sternum piercing

Wednesday June 4th, 2008 @ 8:20 AM

Filed under: Surface/Unusual

i really love the idea of having a sternum piercing but im completely confused about what method to opt for. through BME iv found that microdermals,dermal anchors and surface bars using the punch + taper method can all be used.

any advice on which method would have the highest success rate with minimal scarring if it does reject would REALLY be appreciated. im sorry if im asking something that a million people already have im just still confused and want to get it right!

also, do you have any contacts or know of any experienced piercers in Sheffield (South Yorkshire, UK). Ive always gone to Van Schaicks previously and I know that they offer heavy mods like tongue splitting, branding, transplants etc so i was just wondering if you’d heard of them.

Thanks a lot (sorry that was kinda long!)

niki x

The best thing to do is to go visit a piercing practitioner and have a consultation to discuss your options. I am an advocate of using dermal punches for surface work in general. As you are in the UK I would advise going down the microdermal route as there are very few of us this side of the Pond using internally-threaded flat disc surface bars, which in my opinion are far superior to externally-threaded surface bars with balls, so unless you are prepared to travel I suggest you find someone who has a proven record with microdermals.

By the way, I am resisting the urge to add a comment about transplants!!

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Posted by Tiff Badhairdo | Permalink | 3 Comments

Hip piercings

Wednesday June 4th, 2008 @ 8:04 AM

Filed under: Surface/Unusual

I got my hips pierced a few days ago, and the piercer who done it inserted curved barbells for jewellery and told me to come back in a week or so to get surface bars put in if i liked.

I know it’s normal to be a bit red and whatnot afterwards, but I’m really paranoid about them rejecting as I cannot afford to have them repierced or have microdermals instead.

My lack of funds is why I opted for surface piercings instead of the microdermals and I’d like them to last as long as possible.

I was wondering if I could get the jewellery changed to to the surface bars sooner than she recommended or if this would pose problems with healing?

They’re also a bit bruised and tender still, but I’m not sure if that’s normal, if there is such a thing. I attached a picture so you could see the bruising and the redness around the holes. I can also feel the bar really prominently underneath the skin but I don’t know if that means they’re too shallow? I’ve seen many rejecting piercings and they look somewhat similar and I’m starting to worry.

I fail to see the logic in why your piercer decided to initially fit curved barbells and not surface bars. Switching out the jewellery will only serve to irritate the piercing. Why the unecessary trauma when they could have so easily been pierced with surface bars from the get-go and allowed to heal undisturbed?

Piercing can be a false economy - more times than not, allowing finances to dictate when, what and how you get pierced often leads to the loss of that piercing and subsequently having it re-done at a later date by someone more experienced and reputable.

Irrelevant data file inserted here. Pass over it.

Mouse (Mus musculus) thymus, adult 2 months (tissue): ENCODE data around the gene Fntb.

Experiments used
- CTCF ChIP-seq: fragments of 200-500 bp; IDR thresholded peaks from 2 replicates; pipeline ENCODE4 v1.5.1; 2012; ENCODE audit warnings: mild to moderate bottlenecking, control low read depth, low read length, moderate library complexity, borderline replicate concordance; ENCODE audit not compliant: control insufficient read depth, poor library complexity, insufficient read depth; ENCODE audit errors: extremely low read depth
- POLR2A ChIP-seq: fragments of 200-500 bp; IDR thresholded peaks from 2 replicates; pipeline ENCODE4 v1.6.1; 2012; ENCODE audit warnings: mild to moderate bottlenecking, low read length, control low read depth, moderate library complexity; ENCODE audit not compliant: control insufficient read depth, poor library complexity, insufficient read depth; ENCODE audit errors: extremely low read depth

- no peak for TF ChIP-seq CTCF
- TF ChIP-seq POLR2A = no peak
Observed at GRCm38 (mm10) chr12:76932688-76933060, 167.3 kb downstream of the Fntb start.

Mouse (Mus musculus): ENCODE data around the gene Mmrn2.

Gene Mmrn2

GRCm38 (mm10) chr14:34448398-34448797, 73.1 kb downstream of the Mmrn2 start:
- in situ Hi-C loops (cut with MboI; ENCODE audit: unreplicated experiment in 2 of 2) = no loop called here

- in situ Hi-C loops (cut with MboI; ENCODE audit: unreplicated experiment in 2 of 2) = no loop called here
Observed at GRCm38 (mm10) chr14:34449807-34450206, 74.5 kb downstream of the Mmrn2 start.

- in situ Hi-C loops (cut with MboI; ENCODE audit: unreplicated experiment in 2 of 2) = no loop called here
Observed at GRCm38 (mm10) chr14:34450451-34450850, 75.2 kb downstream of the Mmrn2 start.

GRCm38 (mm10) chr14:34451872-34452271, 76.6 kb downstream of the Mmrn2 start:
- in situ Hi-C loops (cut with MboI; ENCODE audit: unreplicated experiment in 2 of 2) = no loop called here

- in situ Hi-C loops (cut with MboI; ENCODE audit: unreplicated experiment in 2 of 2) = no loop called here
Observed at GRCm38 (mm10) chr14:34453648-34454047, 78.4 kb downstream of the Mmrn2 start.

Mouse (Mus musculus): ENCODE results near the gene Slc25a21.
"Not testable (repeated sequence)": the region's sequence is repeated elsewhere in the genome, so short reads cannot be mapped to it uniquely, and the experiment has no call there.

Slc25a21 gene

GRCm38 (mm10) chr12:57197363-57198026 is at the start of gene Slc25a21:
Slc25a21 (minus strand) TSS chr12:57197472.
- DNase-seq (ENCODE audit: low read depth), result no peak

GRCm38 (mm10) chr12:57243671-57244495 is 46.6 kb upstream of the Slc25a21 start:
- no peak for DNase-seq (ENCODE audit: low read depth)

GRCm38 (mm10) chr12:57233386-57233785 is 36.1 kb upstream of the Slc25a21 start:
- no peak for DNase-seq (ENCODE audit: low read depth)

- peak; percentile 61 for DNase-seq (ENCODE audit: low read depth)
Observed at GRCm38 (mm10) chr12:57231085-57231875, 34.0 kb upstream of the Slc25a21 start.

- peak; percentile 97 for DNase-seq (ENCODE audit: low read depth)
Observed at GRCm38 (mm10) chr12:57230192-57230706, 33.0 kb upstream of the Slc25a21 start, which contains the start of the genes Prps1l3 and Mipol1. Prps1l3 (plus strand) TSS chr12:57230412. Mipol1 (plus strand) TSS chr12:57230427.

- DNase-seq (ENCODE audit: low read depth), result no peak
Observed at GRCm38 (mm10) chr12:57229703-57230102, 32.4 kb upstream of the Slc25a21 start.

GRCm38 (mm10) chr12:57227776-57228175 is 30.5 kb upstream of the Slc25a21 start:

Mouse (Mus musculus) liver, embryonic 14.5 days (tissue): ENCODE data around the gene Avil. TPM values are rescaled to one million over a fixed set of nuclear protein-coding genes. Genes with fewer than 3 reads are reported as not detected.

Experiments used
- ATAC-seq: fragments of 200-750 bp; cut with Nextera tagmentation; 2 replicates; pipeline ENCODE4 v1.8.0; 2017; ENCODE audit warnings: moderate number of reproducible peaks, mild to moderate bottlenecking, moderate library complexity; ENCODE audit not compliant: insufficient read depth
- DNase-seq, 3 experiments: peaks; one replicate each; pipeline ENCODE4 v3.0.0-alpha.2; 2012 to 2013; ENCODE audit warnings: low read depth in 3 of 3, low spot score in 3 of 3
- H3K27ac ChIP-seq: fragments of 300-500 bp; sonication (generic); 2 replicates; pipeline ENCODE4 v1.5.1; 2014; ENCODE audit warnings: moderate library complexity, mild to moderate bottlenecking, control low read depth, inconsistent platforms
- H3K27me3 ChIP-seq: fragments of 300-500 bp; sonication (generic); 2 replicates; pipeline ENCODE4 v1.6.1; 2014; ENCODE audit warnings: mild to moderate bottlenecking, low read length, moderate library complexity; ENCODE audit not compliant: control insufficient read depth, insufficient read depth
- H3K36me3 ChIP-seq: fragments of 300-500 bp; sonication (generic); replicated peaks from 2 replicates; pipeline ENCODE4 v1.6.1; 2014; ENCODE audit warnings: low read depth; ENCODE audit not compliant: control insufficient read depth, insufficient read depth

I seriously doubt that swapping the jewellery will be of much use now, but you can try. I would suggest removing the jewellery sooner rather than later, saving up and having them pierced at a later date by a practitioner who has a good track record with surface work.

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Posted by Tiff Badhairdo | Permalink | Comments

Inner Lip Tattoo

Wednesday June 4th, 2008 @ 2:02 AM

Filed under: Tattoos

I’ve been thinking about getting an inner lip tattoo. I was wondering does the aftercare for that differ from normal tattoo aftercare and if so how? Thanks.

There are a vast amount of tattoo aftercare ideas ranging from: leave it alone all the way to applying some sort of ointment and cream.

The issue with inner lip tattoos is the aftercare protocols are a bit different. The area is already very moist and wet so there’s no need to apply any ointments or anything like that. The main concern is to lay off any “sucking” movements in your lips…No sucking on ice…No sucking on water bottles…No sucking your bottom lip,etc.

Even then if you follow the aftercare right down to the last sentence there is also a high chance you will need quite a few touch ups,etc.

If I were you I’d simply ask the tattoo artist if they’ve done inner lip tattoos before, how many they’ve done, and how many successfully didn’t need any touch-ups…But if touch-ups were needed around how many times were touch-ups required. Also ask how they advise their clients on caring for their inner lip tattoos and simply give it a shot.

But essentially for the most part I know artists who flat out tell the customers: “its going to look like shit and you’re going to need a touch up no matter what. But ideally leave it alone, do not do any sucking motions and brush your teeth daily

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Posted by Warren Hiller | Permalink | 11 Comments

cartilage stretching

Wednesday June 4th, 2008 @ 1:58 AM

Filed under: Ear, Surface/Unusual

im looking into geting my cartilage stretched on my left ear where i already have a 1.6mm stud that ive had for a few years. any tips on the best way to do it as im having trouble finding a guide and the studio’s in my area say the best way is to have a dermal punch which im not too keen on.



Depending on the size you’re interested in getting to Max might dictate what is ideal and what is not ideal. As with stretching ear cartilage there is a lot more that can go wrong, then say just stretching an ear lobe.